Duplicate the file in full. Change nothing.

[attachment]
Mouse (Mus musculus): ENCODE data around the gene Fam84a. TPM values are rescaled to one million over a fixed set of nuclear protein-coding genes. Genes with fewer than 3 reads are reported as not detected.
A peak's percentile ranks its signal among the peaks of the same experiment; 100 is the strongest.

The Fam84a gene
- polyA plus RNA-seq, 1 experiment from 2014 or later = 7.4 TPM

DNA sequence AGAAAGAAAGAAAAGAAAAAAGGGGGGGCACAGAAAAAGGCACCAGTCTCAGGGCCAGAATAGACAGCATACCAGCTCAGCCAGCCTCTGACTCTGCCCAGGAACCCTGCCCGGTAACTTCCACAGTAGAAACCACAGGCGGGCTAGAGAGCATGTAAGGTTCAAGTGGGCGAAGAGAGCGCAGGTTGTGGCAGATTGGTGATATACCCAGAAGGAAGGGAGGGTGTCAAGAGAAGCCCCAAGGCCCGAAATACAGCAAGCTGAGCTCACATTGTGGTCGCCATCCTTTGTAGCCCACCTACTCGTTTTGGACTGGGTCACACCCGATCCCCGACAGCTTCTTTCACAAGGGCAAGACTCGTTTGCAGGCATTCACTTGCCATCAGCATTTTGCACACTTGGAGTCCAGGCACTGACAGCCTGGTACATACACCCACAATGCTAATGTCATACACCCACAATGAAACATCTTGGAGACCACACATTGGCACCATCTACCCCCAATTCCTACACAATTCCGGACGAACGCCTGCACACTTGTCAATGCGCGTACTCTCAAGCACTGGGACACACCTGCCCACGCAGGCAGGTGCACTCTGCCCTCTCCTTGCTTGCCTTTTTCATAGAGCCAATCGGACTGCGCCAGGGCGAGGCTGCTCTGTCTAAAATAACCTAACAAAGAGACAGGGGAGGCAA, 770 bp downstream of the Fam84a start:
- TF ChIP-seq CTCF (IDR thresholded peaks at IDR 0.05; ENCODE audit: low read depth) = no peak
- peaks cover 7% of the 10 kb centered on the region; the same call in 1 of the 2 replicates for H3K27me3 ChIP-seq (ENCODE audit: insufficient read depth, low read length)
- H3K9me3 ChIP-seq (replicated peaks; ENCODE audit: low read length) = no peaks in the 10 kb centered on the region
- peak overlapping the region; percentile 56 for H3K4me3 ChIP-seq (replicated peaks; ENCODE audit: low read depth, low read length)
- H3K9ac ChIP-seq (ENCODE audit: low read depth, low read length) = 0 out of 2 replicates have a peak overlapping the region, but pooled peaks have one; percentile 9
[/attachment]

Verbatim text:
Mouse (Mus musculus): ENCODE data around the gene Fam84a. TPM values are rescaled to one million over a fixed set of nuclear protein-coding genes. Genes with fewer than 3 reads are reported as not detected.
A peak's percentile ranks its signal among the peaks of the same experiment; 100 is the strongest.

The Fam84a gene
- polyA plus RNA-seq, 1 experiment from 2014 or later = 7.4 TPM

DNA sequence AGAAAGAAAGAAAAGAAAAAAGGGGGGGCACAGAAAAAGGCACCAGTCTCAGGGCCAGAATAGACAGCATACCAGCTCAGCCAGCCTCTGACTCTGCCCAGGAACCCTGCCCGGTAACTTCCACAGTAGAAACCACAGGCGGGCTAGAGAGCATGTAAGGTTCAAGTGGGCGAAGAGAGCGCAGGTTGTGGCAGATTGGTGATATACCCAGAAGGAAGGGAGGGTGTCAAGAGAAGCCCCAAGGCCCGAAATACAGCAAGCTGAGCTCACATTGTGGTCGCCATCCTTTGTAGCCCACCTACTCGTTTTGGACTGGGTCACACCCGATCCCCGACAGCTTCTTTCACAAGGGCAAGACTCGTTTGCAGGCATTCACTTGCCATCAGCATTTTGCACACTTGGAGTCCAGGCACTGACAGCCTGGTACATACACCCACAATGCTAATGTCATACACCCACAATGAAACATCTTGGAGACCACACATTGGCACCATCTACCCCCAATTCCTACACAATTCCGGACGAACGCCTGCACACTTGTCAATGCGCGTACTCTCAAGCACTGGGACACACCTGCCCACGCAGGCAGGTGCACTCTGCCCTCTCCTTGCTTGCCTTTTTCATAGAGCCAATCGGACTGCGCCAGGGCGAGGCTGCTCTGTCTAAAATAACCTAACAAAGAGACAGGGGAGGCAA, 770 bp downstream of the Fam84a start:
- TF ChIP-seq CTCF (IDR thresholded peaks at IDR 0.05; ENCODE audit: low read depth) = no peak
- peaks cover 7% of the 10 kb centered on the region; the same call in 1 of the 2 replicates for H3K27me3 ChIP-seq (ENCODE audit: insufficient read depth, low read length)
- H3K9me3 ChIP-seq (replicated peaks; ENCODE audit: low read length) = no peaks in the 10 kb centered on the region
- peak overlapping the region; percentile 56 for H3K4me3 ChIP-seq (replicated peaks; ENCODE audit: low read depth, low read length)
- H3K9ac ChIP-seq (ENCODE audit: low read depth, low read length) = 0 out of 2 replicates have a peak overlapping the region, but pooled peaks have one; percentile 9